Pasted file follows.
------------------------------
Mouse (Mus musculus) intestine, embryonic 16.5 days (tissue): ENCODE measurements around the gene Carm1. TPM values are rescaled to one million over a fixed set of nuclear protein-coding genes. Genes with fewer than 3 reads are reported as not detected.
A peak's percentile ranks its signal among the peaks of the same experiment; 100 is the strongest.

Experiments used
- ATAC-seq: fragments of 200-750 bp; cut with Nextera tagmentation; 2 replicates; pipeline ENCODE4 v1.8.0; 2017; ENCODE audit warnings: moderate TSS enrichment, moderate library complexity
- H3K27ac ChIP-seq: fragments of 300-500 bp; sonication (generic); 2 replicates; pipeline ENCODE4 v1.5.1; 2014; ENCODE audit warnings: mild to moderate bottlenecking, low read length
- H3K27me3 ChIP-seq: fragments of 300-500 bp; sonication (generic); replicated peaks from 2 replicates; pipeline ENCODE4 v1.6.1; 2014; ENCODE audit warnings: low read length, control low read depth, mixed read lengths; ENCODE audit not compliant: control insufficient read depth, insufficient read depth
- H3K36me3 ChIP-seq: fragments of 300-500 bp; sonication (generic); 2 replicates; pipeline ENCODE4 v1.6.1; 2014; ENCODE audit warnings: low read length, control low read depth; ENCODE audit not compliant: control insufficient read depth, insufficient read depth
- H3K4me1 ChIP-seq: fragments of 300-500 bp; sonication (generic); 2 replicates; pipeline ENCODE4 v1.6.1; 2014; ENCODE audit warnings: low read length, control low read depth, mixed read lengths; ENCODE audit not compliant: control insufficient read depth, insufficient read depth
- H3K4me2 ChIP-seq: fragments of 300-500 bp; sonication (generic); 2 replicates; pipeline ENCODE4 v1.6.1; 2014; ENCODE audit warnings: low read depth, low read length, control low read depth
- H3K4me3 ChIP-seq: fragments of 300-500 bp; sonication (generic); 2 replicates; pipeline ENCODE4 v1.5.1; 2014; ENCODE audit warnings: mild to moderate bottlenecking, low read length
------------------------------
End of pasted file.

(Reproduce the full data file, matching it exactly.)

Mouse (Mus musculus) intestine, embryonic 16.5 days (tissue): ENCODE measurements around the gene Carm1. TPM values are rescaled to one million over a fixed set of nuclear protein-coding genes. Genes with fewer than 3 reads are reported as not detected.
A peak's percentile ranks its signal among the peaks of the same experiment; 100 is the strongest.

Experiments used
- ATAC-seq: fragments of 200-750 bp; cut with Nextera tagmentation; 2 replicates; pipeline ENCODE4 v1.8.0; 2017; ENCODE audit warnings: moderate TSS enrichment, moderate library complexity
- H3K27ac ChIP-seq: fragments of 300-500 bp; sonication (generic); 2 replicates; pipeline ENCODE4 v1.5.1; 2014; ENCODE audit warnings: mild to moderate bottlenecking, low read length
- H3K27me3 ChIP-seq: fragments of 300-500 bp; sonication (generic); replicated peaks from 2 replicates; pipeline ENCODE4 v1.6.1; 2014; ENCODE audit warnings: low read length, control low read depth, mixed read lengths; ENCODE audit not compliant: control insufficient read depth, insufficient read depth
- H3K36me3 ChIP-seq: fragments of 300-500 bp; sonication (generic); 2 replicates; pipeline ENCODE4 v1.6.1; 2014; ENCODE audit warnings: low read length, control low read depth; ENCODE audit not compliant: control insufficient read depth, insufficient read depth
- H3K4me1 ChIP-seq: fragments of 300-500 bp; sonication (generic); 2 replicates; pipeline ENCODE4 v1.6.1; 2014; ENCODE audit warnings: low read length, control low read depth, mixed read lengths; ENCODE audit not compliant: control insufficient read depth, insufficient read depth
- H3K4me2 ChIP-seq: fragments of 300-500 bp; sonication (generic); 2 replicates; pipeline ENCODE4 v1.6.1; 2014; ENCODE audit warnings: low read depth, low read length, control low read depth
- H3K4me3 ChIP-seq: fragments of 300-500 bp; sonication (generic); 2 replicates; pipeline ENCODE4 v1.5.1; 2014; ENCODE audit warnings: mild to moderate bottlenecking, low read length